Appalachian Trail Design, Construction and Maintenance manual provided by the 
Appalachian Trail Conservancy, ATC.

The ATC Clearing Standard
The trail shall be kept clear of vegetation and obstructions that unnecessarily impede 
foot travel. It shall be cleared to such a width and height that a hiker with a pack can 
walk the trail without undue difficulty.

As a general rule, clear the trail to a width of four feet. In some cases, you may want to 
vary your clearing practices to prevent deterioration of the trail and it's surroundings. 
On trails constructed across a slope, clear woody and annual growth on the bank above the 
trail but only woody growth on the downhill side, to guide hikers to the inside of the trail 
tread, which is normally stronger.

Clear the trail to a height of eight feet. Remove branches that obscure the vision of 
descending hikers, as well as those that will droop and block the trail when weighted down 
with rain or snow.

Pruning Technique
The main thing to remember about pruning is to trim branches, brush or small trees flush. 
Stumps can trip hikers. Stubs can catch on clothing, appear unnatural and slow the healing 
of the tree. Cut stumps close to the ground. Prune limbs where they fork from larger 
limbs or the tree trunk. If you have to remove the top of a young tree, remove the entire 
tree. Just cutting the leader stem stimulates lateral growth into the trail.

3. Clearing Blowdowns
Volunteers are not permitted to use chainsaws in the Talladega National Forest unless 
they have a USFS Class A, B or C Sawyer certification card.

4. Painting Blazes
The blaze system on the Pinhoti Trail follows the guidelines set by the Appalachian Trail 
Conservancy, with the only exception being that we use blue for the main trail and white 
for side trails.

Wal Mart Exterior Latex Enamel, name of blue color - Stencil ~ main trail.
Wal Mart Exterior Latex Enamel, White ~ side trails.

Blazes should be about the size of a dollar bill (appx. 2"x6").

Use a cheap 1 1/2" brush. When you press down on the brush, the bristles will spread to 
2". Measure 6" along the brush, starting from the tip of the bristles, and make a mark on 
the handle to use as your guide.

Smooth bark trees are the best choice. If you need to use a rough bark tree, then you 
will need to smooth off a very small section of the bark. The cheapest tool for this is a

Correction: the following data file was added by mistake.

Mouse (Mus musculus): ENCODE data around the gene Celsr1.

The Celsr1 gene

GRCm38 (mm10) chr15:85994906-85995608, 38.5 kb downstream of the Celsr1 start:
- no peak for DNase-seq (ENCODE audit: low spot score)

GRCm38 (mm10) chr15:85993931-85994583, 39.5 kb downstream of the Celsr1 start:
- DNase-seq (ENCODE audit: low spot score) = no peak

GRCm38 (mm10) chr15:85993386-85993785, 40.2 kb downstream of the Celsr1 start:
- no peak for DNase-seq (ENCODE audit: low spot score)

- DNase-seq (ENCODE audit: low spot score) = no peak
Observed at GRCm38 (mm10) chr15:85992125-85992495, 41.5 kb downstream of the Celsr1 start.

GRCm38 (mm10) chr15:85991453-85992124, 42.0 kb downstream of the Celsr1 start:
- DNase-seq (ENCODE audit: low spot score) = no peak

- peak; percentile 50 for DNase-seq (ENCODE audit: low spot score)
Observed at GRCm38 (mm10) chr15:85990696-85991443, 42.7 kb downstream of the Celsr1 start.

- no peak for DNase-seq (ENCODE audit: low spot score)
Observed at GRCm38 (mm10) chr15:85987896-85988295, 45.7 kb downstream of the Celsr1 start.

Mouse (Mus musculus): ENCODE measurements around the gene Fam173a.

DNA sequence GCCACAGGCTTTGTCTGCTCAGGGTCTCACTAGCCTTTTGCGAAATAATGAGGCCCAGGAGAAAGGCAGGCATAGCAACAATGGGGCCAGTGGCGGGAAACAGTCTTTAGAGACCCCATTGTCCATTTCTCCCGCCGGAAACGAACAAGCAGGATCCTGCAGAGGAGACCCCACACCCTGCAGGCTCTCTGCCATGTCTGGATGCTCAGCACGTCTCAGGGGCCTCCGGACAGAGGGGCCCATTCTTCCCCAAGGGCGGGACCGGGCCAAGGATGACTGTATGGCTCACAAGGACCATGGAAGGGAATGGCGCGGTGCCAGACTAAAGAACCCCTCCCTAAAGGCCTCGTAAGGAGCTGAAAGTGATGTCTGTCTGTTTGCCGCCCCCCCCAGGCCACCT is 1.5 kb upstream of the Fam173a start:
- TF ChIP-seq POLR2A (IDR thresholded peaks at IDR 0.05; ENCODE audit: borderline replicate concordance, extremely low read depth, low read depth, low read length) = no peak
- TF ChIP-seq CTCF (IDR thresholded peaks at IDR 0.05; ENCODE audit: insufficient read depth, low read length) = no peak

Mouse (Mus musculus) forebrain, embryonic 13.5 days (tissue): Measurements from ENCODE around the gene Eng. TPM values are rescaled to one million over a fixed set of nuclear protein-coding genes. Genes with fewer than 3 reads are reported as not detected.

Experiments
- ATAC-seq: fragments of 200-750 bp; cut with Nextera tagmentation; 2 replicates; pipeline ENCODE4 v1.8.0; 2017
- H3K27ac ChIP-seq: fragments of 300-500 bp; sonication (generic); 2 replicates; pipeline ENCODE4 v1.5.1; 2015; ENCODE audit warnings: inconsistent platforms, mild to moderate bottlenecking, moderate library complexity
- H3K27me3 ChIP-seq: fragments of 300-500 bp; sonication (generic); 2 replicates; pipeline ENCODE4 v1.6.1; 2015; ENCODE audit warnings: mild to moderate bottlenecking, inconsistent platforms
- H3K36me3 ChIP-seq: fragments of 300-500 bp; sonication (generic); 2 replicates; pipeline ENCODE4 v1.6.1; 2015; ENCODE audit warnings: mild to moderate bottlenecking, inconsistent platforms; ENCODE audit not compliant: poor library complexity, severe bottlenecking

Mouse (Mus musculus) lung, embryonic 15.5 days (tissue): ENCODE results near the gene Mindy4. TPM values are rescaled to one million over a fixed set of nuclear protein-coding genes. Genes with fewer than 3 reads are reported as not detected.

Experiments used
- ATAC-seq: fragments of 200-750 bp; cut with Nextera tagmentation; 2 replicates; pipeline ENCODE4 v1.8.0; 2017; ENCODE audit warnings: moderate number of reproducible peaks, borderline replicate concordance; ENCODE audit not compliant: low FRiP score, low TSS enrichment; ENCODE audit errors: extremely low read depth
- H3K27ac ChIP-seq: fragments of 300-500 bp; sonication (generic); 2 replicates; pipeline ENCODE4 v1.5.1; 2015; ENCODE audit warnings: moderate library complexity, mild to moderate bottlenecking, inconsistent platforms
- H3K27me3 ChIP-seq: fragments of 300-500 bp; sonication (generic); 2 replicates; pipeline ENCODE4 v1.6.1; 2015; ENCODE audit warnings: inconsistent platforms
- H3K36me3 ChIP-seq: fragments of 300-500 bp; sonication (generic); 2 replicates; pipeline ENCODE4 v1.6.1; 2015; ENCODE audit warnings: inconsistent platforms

small bow saw or a pocket saw. Be careful not to cut into the inner bark and draw sap.

Try to paint blazes at eye level on hardwood trees that are at least 6" in diameter. 
Sometimes when there are no trees, it may be necessary to use 4"x4" posts or paint 
blazes on rocks. When using rocks, try to use a smaller rock instead of painting on the 
side of a big boulder.

The standard distance between blazes is 1/10th of a mile, or 264 - two foot long steps. 
In areas that may be confusing to hikers, try to paint the next blaze where you can see it 
from the one you are standing beside. This is called "line of sight" or "see one from one".

Single Blaze
A standard 2"x6" vertical rectangle, which is used as the trail guide.

Double Blaze
Two standard 2"x6" vertical rectangles, which are used to make you aware of an upcoming 
trail feature; side trails, road crossings, water, camps, etc.. The second blaze is set inline 
above the first blaze with a 2" space between them.

Off-Set Double Blaze
Two standard 2"x6" vertical rectangles, which are used to make you aware of an upcoming 
turn on the trail. The second blaze is set above the first blaze with a 2" space between 
them and is also off-set either 2" to the left or 2" to the right, showing which way to turn.

Report the following problems to the PTA
Blowdowns / deadfalls / leaners / eroded trail / eroded switchbacks / washed out spring 
and creek crossings / insufficient trail markings and signs / unmarked turns and road 
crossings / damaged shelters, picnic tables, bridges, signs / any suspicious or illegal 

Volunteers are asked to provide their own trail maintenance tools: small loppers, small 
bow saw, small digging tool, gloves and safety glasses.

Volunteers should dress appropriately for trail work and use gloves, safety glasses and 
other protective gear when necessary. All work shall take place during daylight hours and 
be performed with safety in mind.

Do not attempt any tasks that you are not comfortable with.




^ climb up.